On July 27, FinCEN issued temporary Geographical Targeting Orders (GTO) requiring certain U.S. title insurance companies to identify and report the natural persons behind shell companies used to conduct “all-cash” purchases of high-end real estate in six major metropolitan areas. The GTOs cover the following areas: (i) all boroughs of New York City; (ii) Miami-Date, Broward and Palm Beach Counties in South Florida; (iii) Los Angeles County; (iv) San Francisco, San Mateo, and Santa Clara counties; (v) San Diego Country; and (vi) Bexar County, Texas, which includes San Antonio. FinCEN simultaneously released a table outlining the monetary thresholds that trigger the identification and reporting requirements in each jurisdiction. Upon taking effect, the GTOs will remain effective for 180 days absent an extension. As previously covered in InfoBytes, FinCEN remains concerned that all-cash purchases conducted through LLCs or other “opaque structures,” may be conducted by natural persons trying to hide their assets and identity. According to FinCEN’s Acting Director Jamal El-Hindi, “[b]y expanding the GTOs to other major cities, we will learn even more about the money laundering risks in the national real estate markets, helping us determine our future regulatory course.”
Foreclosure Law Firms and Title Companies to Pay $1.8 for Violations of Colorado Consumer Protection Laws
On August 3, Colorado AG Cynthia H. Coffman announced that certain Colorado foreclosure law firms and title insurance companies must pay, pursuant to a court order, $1.8 million in penalties to resolve allegations that they participated in a scheme to defraud consumers. According to AG Coffman’s announcement, between 2008 and 2013, the law firms and title companies violated the Colorado Consumer Protection Act (CPA) and the Colorado Fair Debt Collection Practices Act (CFDCPA) by charging “false and misleading costs for title insurance policies” on more than 2,000 foreclosures. The court originally imposed penalties of $2,291,000 for violations of the CPA and $1,374,600 for violations of the CFDCPA, but the penalties were reduced to a combined $1.8 million because of a statutory maximum penalty cap.
U.S. FinCEN Issues Geographical Targeting Orders Requiring Reporting of High-End Cash Purchases and Buyers of Residential Real Estate in Manhattan and Miami
On January 13, FinCEN issued two Geographical Targeting Orders (GTO) requiring certain U.S. title insurance companies to provide identification for certain “all-cash” buyers of high end real estate, and to report such transactions. One GTO focuses on the Borough of Manhattan in New York City, New York and the other focuses on Miami-Dade County, Florida.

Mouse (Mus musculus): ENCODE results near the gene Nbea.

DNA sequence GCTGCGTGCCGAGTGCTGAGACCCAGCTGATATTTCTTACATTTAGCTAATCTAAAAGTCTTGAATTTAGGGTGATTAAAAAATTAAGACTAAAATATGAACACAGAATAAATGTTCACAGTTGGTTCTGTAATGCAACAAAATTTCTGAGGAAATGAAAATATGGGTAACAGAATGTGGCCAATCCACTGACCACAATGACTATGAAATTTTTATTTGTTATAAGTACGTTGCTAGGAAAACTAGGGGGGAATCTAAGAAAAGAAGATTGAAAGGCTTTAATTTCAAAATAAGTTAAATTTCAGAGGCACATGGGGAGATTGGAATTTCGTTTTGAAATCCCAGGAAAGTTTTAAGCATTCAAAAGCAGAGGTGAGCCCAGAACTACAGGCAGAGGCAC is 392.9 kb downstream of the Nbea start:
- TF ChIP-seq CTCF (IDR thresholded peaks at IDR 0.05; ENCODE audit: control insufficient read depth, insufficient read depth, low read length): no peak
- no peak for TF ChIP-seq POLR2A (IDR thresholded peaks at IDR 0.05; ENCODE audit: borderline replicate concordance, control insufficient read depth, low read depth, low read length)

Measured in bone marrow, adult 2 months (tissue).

According to FinCEN, natural persons may be purchasing real estate without bank financing and through LLCs or “other opaque structures” in an attempt to hide their assets and identity. FinCEN commented: “Having prioritized anti-money laundering protections on real estate transactions involving lending, FinCEN’s remaining concern is with money laundering vulnerabilities associated with all-cash real estate transactions.” The two GTOS will be effective from March 1, 2016 through August 27, 2016, and will require certain title insurance companies to “record and report to FinCEN the beneficial ownership information of legal entities purchasing certain high-value residential real estate without external financing.” Read more…
On May 12, the NYDFS announced newly approved title insurance industry rates for mortgage refinancing transactions, which is just one of the steps the NYDFS is planning to take to reform and lower title insurance rates. The new rates vary depending on the term, size, and duration of the loan, and they are anticipated to provide significant savings to New York homeowners.
On April 29, New York Governor Andrew Cuomo unveiled new title insurance regulations aimed at reducing title insurance closing costs of up to 20 percent for new homebuyers by eliminating kickbacks and other improper expenditures within the title insurance industry. The new regulations follow an NYDFS investigation which revealed that title insurance companies and their agents routinely spent excessive amounts on meals and entertainment for attorneys, real estate professionals and others in exchange for referrals on new business, passing along the costs to consumers’ insurance premium. In addition, the regulations also impose a cap on fees charged for searches and other services associated with the issuance of a title insurance policy, and requires title companies to submit filings, once every three years, affirming that the title insurance rates are not excessive or discriminatory.